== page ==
Rich Decibel’s Kequencer

It’s totally excellent when a simple concept results in something inspiring and fun. [Rich Decibel]‘s Kequencer is a good example, starting off as many projects do: “I had an idea the other day and I couldn’t decide if it was good or not so I just built it to find out.” Be still our hackable hearts!

[Rich] built this sleek little sequencer from scratch and while the design may not seem very novel to begin with–eight square wave oscillators with on/off switches and pitch knobs, played in sequence–but the beauty of it is in the nuances of interaction and the potential for further hacking. From watching the video you can see how the controls can be used in very interesting ways to create and mutate adorable chippy tone patterns. Check it out after the crossfade.

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The Heinz Automato

[Bill Fienup] and [Barry Kudrowitz]‘s robots, The Automatos, have been leaving a sticky path of destruction all over the internet. Their sole purpose: to crap ketchup. They accomplish this feat by dumping a CO2 cartridge into a ketchup bottle at the push of a button, leading to some pretty awesome results.  While the details are a little sparse it appears that they are using RC cars for the base and a small air gun CO2 cartridge to push the ketchup. The latest version aka the Atuomato 4 appears to be multi-actuated and can shoot more than once for maximum ketchup proliferation. See some videos of it in action after the break.

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Home built knitting machine

Wow, we knew it wouldn’t be too long before we would see a fully automated home built knitting machine show up. We recently posted a hack where people were emulating the keyboard input of a commercial knitting machine, and that was pretty awesome, but we knew we would be seeing some hacked together machines soon. [corex37] hasn’t let us down with this beast. It is mainly composed of old printer parts, a couple servos, and a Picaxe 18-x microcontroller. It seems to do a good job right now, but lets hope he keeps going. It would be cool to see it able to change colors like the other one.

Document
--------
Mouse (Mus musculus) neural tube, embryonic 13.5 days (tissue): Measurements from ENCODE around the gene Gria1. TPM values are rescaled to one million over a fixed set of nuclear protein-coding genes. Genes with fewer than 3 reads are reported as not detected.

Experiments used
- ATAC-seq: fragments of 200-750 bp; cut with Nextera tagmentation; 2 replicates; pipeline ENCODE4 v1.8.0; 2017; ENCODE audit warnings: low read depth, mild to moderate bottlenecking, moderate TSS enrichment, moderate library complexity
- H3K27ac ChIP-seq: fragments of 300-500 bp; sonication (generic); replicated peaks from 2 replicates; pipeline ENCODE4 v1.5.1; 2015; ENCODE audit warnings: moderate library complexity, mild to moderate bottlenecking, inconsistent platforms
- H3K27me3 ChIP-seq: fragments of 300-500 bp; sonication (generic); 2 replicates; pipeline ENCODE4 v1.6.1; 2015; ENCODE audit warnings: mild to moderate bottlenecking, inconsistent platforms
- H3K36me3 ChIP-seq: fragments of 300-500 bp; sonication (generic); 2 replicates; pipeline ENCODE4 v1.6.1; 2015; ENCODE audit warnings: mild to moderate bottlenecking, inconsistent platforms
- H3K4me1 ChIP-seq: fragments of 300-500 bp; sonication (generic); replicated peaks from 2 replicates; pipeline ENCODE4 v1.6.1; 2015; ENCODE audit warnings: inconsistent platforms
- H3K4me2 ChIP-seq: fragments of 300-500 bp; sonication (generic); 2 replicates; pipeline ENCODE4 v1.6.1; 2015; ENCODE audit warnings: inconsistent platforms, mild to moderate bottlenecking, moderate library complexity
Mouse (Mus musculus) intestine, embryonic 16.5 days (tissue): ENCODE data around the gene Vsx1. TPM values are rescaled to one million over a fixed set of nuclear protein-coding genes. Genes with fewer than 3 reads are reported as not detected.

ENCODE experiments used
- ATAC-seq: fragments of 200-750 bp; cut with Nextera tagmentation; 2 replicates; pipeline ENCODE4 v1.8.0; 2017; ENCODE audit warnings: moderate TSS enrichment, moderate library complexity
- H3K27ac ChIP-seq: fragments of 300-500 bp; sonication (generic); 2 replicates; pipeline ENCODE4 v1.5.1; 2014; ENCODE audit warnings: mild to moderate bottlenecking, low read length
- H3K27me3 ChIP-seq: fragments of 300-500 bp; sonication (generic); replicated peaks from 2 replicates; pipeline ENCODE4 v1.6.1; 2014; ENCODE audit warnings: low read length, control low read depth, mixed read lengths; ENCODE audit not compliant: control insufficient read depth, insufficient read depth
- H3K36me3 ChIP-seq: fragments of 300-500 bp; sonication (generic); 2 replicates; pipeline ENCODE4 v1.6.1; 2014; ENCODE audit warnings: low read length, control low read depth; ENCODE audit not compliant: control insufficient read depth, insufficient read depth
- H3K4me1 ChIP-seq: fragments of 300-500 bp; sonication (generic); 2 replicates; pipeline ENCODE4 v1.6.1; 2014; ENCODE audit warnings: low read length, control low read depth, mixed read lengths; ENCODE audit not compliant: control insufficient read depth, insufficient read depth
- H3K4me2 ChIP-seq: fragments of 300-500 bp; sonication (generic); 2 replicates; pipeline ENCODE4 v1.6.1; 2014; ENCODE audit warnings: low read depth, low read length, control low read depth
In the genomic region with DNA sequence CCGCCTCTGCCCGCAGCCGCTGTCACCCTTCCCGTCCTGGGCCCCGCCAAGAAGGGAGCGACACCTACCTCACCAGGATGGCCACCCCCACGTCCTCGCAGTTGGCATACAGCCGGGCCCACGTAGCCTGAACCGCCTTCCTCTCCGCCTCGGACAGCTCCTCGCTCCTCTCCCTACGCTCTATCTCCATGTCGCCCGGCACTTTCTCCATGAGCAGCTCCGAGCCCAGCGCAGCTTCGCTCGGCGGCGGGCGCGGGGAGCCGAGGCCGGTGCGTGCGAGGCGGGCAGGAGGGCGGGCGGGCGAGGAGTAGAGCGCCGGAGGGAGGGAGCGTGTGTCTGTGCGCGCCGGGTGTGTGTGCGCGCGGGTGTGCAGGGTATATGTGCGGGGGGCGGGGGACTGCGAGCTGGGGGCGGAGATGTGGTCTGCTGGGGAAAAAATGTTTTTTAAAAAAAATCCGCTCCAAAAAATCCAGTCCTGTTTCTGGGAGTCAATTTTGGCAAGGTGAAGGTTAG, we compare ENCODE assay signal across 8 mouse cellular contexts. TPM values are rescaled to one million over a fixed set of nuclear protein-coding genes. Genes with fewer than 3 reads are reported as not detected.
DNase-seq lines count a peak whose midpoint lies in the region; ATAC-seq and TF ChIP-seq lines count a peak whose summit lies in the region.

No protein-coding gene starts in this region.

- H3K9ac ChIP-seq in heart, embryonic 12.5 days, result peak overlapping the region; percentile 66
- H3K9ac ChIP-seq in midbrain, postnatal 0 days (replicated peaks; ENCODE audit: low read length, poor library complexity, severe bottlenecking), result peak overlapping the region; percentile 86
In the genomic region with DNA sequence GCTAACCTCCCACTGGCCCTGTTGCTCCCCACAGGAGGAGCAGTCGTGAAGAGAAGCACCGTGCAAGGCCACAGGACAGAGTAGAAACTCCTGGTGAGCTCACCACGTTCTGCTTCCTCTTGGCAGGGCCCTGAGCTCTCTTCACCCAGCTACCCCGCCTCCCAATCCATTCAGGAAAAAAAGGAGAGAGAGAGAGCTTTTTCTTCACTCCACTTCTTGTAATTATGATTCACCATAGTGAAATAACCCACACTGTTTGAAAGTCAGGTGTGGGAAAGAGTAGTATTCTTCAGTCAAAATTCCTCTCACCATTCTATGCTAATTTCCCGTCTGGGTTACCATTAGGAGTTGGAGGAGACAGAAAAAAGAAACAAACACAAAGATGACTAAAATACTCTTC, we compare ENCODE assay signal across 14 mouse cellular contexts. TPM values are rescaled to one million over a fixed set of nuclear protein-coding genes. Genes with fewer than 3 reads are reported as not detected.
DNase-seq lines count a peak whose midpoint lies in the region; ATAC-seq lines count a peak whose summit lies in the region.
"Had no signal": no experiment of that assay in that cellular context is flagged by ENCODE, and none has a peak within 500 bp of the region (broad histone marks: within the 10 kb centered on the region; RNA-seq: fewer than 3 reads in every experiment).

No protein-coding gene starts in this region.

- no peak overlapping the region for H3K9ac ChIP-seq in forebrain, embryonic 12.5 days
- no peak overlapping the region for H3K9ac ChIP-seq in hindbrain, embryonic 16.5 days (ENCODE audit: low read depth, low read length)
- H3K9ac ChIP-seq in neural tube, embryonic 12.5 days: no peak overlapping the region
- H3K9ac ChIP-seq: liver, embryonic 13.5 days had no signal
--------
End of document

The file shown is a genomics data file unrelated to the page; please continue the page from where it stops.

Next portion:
[via Make]

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SD activity indicator for Wii

[DeadlyFoez] wanted to know when the SD card in his Nintendo Wii was in use. He built and indicator LED using a PICAXE 08M and added it next to the SD slot. He uses one pin of the microcontroller to monitor the voltage on one pin of the SD card slot. That pin has a specific value when the card is idle, which rises when it’s in use. He didn’t share the details of which pin he’s sampling, or what the magic number from his source code actually represents. But the concept should be enough of a start if you want to do this one yourself. Watch it go blink-ity-blink in the clip after the break.

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